As oceans warm some species may be forced to find new habitats or face extinction, scientists say.
A new report, published in Nature, looked at how quickly temperatures are changing and how this will affect habitats and the species living there. The research aims to highlight vulnerable areas and help focus conservation efforts.
Animals and plants can often only survive in a very strict temperature range, so as climate change causes their habitats' temperature to change these species have to move and adapt.
'When, in a particular location, temperatures exceed the upper limit for a certain species, that species can no longer live there. Likewise, when temperatures in another place become warmer than a species' lower limit, that place can become newly habitable. This analyses shows where you'd expect to see species relocations,' says Professor Mike Burrows of the Scottish Association for Marine Science (SAMS), who led the research.
To find out how far, and in what direction species would have to shift in order to survive, the team used sea-surface temperature data to build a map of temperature contours over the oceans. They then shifted the contour lines to show how the ocean temperatures might change over time.
The team were particularly interested in how land masses can create barriers that might prevent a species from migrating to a more suitable climate.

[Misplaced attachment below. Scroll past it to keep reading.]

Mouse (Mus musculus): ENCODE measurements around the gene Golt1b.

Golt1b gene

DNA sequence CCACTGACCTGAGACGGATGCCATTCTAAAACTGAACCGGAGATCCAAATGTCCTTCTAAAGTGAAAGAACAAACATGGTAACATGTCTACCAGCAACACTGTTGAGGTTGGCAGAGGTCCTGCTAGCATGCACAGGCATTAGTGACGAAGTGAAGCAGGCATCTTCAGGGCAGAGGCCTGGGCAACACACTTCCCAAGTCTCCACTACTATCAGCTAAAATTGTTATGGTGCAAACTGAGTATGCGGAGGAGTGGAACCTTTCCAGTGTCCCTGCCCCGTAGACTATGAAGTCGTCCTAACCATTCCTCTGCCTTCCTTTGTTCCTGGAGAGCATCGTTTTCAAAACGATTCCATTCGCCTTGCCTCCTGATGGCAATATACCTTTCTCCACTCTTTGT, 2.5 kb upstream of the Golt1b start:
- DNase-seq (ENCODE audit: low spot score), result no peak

'If there is a land mass blocking potential temperature shifts in the ocean then it might stop species from warmer environments being able to shift to cooler ones. The southern Mediterranean is a good example as you would expect species who were tracking the climate to migrate into areas of sea near the African continent, yet the African landmass makes this cooler place inaccessible,' explains Burrows.
If species that are unable to reach a more suitable habitat cannot adapt quickly enough to cope in the new temperatures, they may become extinct.
'So for cold-water animals in the North Sea, like cod, as the North Sea warms they'll retreat northwards but because there's not much of an entrance to the North Sea it might be difficult for warmer water species to replace them,' Burrows says.
'In most places there will be a balance between those animals that move out and those that move in. Nowhere will be completely bereft of animals and plants in the near future, but in some places there may be a decline in the number of species,' Burrows concludes.
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